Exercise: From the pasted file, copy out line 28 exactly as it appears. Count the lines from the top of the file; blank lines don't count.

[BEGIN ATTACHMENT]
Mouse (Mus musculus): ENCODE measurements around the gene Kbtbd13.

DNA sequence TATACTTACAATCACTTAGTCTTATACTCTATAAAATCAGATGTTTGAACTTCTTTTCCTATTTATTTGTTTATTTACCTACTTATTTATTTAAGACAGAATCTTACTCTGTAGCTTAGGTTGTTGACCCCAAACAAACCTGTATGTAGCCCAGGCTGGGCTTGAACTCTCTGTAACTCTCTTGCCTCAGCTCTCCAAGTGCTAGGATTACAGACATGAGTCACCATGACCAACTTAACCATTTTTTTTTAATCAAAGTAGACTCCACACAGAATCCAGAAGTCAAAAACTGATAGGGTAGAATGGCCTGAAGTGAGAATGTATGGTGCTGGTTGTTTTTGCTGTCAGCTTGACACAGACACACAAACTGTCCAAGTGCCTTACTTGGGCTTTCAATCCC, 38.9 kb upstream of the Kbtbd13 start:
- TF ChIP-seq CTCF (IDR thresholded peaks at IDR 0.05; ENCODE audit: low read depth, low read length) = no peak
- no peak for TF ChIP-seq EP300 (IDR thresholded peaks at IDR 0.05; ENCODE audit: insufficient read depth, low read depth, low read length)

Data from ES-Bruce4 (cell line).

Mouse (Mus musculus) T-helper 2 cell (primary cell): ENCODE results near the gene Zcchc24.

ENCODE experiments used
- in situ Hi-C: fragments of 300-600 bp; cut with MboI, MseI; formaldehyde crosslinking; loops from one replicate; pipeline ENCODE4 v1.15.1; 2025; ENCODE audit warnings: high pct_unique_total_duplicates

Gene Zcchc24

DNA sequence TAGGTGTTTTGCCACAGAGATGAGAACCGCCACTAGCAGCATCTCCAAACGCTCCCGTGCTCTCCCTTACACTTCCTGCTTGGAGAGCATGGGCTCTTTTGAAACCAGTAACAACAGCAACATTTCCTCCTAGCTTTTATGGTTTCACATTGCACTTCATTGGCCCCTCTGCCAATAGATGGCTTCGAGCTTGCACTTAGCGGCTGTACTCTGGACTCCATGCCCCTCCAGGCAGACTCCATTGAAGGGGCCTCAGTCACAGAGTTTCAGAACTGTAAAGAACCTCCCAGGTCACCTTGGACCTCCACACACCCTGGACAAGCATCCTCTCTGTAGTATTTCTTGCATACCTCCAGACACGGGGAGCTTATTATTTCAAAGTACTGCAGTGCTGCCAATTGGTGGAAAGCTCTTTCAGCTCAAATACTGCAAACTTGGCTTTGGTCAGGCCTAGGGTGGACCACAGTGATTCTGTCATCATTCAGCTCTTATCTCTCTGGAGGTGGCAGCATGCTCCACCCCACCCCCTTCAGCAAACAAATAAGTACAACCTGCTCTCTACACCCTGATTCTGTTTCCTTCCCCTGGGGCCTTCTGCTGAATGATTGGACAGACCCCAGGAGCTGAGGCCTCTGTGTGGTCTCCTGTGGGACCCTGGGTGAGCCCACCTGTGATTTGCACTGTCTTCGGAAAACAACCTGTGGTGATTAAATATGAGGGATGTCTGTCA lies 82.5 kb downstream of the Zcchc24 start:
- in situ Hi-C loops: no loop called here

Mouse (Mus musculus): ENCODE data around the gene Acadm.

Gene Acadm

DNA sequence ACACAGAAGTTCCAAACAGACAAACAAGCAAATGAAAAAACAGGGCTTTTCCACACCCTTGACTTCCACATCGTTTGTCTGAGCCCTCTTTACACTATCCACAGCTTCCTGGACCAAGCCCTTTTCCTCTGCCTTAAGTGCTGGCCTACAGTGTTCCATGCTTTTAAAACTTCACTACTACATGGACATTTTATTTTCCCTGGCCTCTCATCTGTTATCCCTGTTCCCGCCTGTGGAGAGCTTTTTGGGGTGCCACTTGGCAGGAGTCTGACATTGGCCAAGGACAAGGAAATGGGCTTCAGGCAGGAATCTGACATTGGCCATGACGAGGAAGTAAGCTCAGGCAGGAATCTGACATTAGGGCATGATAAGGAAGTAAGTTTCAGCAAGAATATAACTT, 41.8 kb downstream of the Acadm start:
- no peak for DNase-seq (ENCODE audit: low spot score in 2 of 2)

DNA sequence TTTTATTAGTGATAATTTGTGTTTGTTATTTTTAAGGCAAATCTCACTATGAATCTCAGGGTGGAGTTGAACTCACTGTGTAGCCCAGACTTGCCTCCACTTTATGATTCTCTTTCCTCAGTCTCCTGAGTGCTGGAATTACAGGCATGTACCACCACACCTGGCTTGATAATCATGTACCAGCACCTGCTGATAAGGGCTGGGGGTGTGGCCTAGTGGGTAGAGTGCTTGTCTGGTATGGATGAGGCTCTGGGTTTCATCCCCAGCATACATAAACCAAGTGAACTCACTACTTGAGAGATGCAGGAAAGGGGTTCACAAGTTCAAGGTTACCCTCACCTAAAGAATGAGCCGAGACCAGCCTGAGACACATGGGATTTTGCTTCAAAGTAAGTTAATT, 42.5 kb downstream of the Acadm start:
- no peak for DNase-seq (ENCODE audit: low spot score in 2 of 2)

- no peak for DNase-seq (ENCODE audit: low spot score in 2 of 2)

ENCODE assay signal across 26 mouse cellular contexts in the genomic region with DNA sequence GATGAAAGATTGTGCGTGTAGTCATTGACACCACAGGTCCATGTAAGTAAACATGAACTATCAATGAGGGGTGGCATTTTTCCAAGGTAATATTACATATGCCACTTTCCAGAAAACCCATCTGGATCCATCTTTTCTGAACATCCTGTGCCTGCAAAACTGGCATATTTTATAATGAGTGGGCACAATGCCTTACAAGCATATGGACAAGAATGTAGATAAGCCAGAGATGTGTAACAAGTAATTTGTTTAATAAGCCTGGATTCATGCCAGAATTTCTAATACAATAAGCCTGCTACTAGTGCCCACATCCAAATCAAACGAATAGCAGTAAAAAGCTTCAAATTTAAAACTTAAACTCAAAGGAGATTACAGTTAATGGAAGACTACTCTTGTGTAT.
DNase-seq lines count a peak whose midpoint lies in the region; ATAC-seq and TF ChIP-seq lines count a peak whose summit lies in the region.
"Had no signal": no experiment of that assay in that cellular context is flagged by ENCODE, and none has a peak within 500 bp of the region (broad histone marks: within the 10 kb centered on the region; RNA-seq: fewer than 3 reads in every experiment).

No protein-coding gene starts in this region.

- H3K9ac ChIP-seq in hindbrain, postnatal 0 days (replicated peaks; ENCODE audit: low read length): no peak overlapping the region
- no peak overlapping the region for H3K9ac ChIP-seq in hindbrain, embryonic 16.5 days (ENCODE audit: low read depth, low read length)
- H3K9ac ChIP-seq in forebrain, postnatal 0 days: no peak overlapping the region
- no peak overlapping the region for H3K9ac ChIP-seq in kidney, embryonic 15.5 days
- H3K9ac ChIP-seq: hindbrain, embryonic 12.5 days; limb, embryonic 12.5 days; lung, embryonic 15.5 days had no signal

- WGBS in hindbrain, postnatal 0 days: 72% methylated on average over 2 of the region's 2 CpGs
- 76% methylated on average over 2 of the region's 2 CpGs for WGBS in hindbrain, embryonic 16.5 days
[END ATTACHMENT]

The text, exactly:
- WGBS in hindbrain, postnatal 0 days: 72% methylated on average over 2 of the region's 2 CpGs